In this post I will try to lay out my own account of what emotions are in a nutshell. The claim that emotions are embodied, roughly speaking, is that emotions involve bodily reactions and that these bodily reactions realize, or constitute, a kind of intelligent behavior, or interaction, with the environment. On my view different emotion types like fear, anger, or shame include different patterns of bodily reactions that evolved because they prepare the organism for different kinds of action. These bodily reactions are directly involved in the constitution of action-oriented representations. These representations establish a type of nonconceptual access to the world. They enable us to interact with our environment in an intelligent way. Through them we perceive objects as dangerous and as something that should be avoided in fear or as a rule-violation that we should compensate for in guilt.
The embodiment-hypothesis has its roots in the works of William James. It has been controversial ever since he articulated it near the end of the 19th century. In the book I discuss recent evidence from psychophysiology, and try to defend a minimal argument for embodiment, namely that bodily arousal is certainly not as random as authors like Nussbaum would have it. Rather, we find certain facial expressions that are typical of certain emotion types, such as sad faces or anger expressions, as well as certain bodily postures, such as the erected posture in pride, and also bodily reactions such as the increase of heart rate in fear and the reaction of the gastrointestinal system in disgust. I suggest that what we currently know about different kinds of arousal, bodily postures, and facial expressions in different emotion types makes it appear very plausible that most emotion types are associated with particular patterns of bodily reactions.
One complication in studying the bodily arousal involved in emotions stems from the fact that this arousal depends on many contextual factors ranging from the overall health of the organism to the situation in which the emotion occurs. This makes it not only hard to come up with comparable data, but also gives rise to the question of whether emotions can be individualized with reference to bodily arousal alone. The way an emotion sets up the organism for action in specific contexts certainly has to enter the picture somewhere.
Emotions, according to my view, are not only embodied but also action-oriented representations, that is, representations that not only represent something as a descriptive fact, but have a directive component at the same time. This is the kind of representation that Millikan (1993) calls “pushmi-pullyu” and Andy Clark (1997) calls “action-oriented.” I take it that the emotions’ being action-oriented is due to their being embodied. The embodied reactions involved in emotions are not randomly occurring arousal. They are well-adapted and skillful reactions that prepare the organism for action and thereby also realize an embodied action-oriented representation. I will say a bit more on what I take skills to be, since they are a central element of an embodied approach.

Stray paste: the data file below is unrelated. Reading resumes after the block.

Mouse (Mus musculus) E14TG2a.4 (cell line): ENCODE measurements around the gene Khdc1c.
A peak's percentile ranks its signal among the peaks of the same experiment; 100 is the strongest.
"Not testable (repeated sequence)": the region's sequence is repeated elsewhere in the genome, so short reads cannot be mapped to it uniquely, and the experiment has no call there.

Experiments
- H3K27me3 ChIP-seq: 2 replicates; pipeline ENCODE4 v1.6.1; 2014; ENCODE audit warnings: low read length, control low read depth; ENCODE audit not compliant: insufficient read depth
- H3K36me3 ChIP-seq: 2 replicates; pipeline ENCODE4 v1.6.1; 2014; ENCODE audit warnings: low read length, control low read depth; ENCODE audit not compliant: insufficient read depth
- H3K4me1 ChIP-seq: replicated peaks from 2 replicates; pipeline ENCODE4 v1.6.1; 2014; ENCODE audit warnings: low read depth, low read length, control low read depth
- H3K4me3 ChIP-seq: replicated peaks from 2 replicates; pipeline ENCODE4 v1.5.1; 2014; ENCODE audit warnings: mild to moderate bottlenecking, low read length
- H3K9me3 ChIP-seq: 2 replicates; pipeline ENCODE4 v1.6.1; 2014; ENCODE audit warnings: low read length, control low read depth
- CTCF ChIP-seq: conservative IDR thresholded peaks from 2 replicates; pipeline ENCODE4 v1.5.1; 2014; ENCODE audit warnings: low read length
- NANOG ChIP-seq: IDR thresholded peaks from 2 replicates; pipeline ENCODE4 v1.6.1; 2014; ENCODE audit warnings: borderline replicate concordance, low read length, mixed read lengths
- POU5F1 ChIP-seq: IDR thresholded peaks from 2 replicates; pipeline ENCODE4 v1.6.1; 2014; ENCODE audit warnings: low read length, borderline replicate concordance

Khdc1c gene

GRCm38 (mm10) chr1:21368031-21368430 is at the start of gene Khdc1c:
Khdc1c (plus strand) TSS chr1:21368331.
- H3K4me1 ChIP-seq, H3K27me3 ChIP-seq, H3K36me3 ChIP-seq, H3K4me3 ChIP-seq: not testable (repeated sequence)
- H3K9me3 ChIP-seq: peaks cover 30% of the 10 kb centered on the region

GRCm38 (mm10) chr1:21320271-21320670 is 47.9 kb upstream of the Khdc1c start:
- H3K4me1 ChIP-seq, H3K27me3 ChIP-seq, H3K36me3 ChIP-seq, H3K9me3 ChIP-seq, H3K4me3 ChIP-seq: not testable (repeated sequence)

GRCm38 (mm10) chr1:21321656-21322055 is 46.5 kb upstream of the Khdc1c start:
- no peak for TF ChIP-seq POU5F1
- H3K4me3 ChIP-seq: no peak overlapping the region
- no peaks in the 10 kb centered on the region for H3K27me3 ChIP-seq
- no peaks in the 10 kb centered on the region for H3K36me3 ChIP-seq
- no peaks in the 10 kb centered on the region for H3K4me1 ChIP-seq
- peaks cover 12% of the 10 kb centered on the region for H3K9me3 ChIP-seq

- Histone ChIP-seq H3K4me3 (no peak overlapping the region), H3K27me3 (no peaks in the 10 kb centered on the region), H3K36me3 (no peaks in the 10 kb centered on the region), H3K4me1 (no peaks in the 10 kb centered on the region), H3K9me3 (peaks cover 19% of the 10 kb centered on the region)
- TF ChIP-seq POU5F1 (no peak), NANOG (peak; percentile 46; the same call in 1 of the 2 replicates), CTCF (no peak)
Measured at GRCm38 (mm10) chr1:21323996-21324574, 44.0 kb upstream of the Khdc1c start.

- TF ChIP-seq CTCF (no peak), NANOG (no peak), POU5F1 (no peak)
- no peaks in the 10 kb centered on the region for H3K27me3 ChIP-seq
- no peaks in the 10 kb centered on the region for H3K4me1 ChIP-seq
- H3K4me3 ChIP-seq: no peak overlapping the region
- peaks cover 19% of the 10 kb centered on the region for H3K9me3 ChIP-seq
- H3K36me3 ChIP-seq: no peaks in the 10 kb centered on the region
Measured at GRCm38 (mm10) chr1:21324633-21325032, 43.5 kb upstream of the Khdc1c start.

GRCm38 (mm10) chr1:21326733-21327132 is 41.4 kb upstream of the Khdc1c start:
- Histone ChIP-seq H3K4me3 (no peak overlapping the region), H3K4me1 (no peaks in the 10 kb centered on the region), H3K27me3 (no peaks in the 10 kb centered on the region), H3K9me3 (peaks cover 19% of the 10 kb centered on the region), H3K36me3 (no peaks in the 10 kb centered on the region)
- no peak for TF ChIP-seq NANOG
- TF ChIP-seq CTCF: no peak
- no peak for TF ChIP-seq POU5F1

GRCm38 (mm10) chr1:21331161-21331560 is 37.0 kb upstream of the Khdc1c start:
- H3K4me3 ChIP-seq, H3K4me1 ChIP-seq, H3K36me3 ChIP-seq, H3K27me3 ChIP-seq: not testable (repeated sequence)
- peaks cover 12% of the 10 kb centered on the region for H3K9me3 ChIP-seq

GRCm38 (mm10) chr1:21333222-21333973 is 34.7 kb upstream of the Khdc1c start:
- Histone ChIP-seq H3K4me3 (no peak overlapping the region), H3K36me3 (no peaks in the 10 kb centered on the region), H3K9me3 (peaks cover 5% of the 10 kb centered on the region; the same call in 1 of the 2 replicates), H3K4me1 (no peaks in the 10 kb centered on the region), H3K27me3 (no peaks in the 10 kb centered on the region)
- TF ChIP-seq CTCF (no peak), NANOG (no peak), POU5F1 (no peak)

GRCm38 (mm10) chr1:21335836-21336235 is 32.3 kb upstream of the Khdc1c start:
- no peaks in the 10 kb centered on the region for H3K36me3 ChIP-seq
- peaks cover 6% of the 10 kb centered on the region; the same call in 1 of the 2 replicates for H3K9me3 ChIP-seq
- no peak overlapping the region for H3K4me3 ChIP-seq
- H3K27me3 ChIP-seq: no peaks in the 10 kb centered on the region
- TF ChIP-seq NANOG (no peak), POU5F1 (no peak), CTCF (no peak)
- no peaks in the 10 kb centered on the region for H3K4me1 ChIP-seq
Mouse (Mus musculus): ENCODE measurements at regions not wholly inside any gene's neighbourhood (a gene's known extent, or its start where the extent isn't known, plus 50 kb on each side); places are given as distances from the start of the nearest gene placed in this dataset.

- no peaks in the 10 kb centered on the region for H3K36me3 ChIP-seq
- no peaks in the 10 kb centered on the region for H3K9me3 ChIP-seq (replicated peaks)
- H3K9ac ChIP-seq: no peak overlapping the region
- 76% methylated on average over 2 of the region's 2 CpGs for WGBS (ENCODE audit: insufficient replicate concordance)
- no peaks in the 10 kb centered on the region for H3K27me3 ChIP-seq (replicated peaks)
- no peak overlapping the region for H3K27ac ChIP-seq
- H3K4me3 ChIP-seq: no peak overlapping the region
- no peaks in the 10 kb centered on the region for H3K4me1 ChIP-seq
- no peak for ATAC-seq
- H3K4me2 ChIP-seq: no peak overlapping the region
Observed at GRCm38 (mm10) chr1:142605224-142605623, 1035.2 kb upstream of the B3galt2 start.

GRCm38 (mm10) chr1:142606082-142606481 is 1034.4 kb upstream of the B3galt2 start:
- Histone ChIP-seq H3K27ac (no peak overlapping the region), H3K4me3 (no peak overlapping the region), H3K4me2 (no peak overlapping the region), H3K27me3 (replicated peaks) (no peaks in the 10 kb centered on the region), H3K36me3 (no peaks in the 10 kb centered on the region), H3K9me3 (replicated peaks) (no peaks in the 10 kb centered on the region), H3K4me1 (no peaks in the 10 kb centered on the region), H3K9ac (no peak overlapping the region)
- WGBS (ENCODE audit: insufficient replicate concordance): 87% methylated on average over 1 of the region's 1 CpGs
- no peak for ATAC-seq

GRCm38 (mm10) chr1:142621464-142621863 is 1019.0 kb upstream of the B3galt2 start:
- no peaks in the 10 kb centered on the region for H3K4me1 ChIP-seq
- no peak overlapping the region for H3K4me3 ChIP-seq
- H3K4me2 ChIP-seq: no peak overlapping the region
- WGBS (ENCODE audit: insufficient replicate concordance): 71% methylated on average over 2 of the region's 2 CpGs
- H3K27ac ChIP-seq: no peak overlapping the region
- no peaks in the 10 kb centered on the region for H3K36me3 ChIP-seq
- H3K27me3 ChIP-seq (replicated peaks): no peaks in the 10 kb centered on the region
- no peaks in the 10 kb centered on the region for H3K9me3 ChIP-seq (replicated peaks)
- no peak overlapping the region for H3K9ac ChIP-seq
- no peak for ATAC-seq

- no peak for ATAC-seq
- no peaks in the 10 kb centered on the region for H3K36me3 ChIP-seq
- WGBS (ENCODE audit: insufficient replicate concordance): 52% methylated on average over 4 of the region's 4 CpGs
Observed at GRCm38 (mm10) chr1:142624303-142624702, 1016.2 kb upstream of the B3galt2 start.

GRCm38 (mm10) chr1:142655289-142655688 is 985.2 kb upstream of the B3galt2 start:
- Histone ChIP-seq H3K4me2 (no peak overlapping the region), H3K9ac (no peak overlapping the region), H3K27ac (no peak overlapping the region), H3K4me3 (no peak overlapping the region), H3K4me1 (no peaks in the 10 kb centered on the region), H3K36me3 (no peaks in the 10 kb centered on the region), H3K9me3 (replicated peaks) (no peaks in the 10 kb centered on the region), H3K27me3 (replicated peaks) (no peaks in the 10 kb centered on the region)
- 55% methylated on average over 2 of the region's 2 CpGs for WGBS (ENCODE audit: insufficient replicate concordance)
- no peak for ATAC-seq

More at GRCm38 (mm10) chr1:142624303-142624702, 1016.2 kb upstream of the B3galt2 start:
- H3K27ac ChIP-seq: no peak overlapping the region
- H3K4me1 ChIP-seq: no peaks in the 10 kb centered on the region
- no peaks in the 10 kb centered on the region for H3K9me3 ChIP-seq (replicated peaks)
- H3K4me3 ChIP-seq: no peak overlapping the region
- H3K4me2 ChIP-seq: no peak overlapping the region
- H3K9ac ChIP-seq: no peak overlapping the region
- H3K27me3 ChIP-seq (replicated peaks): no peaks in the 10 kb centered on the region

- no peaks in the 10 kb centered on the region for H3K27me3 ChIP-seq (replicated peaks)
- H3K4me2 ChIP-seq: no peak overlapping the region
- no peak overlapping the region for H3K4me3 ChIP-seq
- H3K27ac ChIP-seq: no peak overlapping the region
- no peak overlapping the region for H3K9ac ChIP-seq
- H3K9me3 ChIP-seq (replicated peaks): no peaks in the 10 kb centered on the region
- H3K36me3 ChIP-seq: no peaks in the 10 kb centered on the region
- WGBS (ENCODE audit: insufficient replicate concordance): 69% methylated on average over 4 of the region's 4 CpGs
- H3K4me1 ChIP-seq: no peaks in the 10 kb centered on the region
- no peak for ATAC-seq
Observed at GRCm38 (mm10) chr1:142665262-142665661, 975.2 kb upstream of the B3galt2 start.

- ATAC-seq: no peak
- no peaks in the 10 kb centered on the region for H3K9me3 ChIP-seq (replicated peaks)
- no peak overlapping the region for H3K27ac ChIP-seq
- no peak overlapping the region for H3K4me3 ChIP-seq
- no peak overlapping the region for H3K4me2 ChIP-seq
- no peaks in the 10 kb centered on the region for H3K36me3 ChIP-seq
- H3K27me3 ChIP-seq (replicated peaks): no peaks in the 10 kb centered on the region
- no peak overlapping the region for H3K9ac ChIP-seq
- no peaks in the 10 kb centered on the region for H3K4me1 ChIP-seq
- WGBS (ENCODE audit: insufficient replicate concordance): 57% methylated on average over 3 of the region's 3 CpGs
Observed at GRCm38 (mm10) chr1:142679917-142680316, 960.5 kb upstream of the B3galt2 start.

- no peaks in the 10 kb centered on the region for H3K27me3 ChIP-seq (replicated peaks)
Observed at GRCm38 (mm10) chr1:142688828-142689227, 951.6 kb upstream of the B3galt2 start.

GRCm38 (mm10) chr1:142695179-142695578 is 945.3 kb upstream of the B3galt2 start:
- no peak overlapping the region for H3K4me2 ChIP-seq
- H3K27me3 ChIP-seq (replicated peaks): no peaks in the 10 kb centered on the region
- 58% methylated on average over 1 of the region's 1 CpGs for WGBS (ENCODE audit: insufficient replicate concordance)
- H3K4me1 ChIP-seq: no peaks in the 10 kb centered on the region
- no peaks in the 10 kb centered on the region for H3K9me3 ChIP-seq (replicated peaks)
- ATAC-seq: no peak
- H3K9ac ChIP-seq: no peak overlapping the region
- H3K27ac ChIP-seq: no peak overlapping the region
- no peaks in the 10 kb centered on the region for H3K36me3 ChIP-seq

Skills are dispositions of agents. They enable living organisms to respond to certain situations in a spontaneous yet entrained way. Skills are abilities that presuppose a certain amount of training. Yet the kind of training in question is not necessarily guided by a trainer, and does not necessarily involve reflective thought and intention. It is a skillful ability to be able to hold one’s own head up and it takes a lot of training to learn how to hold one’s head up at a certain point in development, yet this acquiring this skill does not seem to require explicit guidance or reflective thought.
Likewise, I take emotions to be skillful abilities in this same sense. Emotions entail biologically established bodily reactions with a certain purpose, yet before single emotions can successfully fulfill their purposes many things need to be learned, and can be learned in different ways in different environments. Learned breathing patterns and body postures all contribute to the typical patterns with which we later on respond to emotion-relevant situations and thereby can vary depending on what the learning process looked like.
I also take emotions to be situated in a biologically and socially structured environment. There is a lot of literature on emotional scaffolding that I rely on here (see Colombetti & Kruger 2015 for a start). My focus lies on the ontological status of the intentional objects of emotions. I take these objects to be affordances and I develop an account of these affordances that fits into a naturalist, externalist framework. The naturalist framework excludes the commitment to supernatural ontological entities and the externalist framework demands that the extension – the class of objects an emotion correctly refers to – is defined externally. My point is that embodied approaches – if they want to claim that we can dispense with complex cognitive representations because we interact with a structured environment to which we are well adapted – need to say something about the structure of this environment: what kinds of affordances do we find there and what is their ontological status? I will answer this question in the next post on Wednesday.
Clark, A. (1997): Being There. Putting Brain, Body, and World Together Again. Cambridge (MA): MIT Press.
Colombetti, G.; Kruger, J. (2015): Scaffoldings of the Affective Mind. Philosophical Psychology, 28. 1157-1176.
Millikan, R. (1993): Pushmi-Pullyu-Representations. Philosophical Perspectives, 9. 185-200.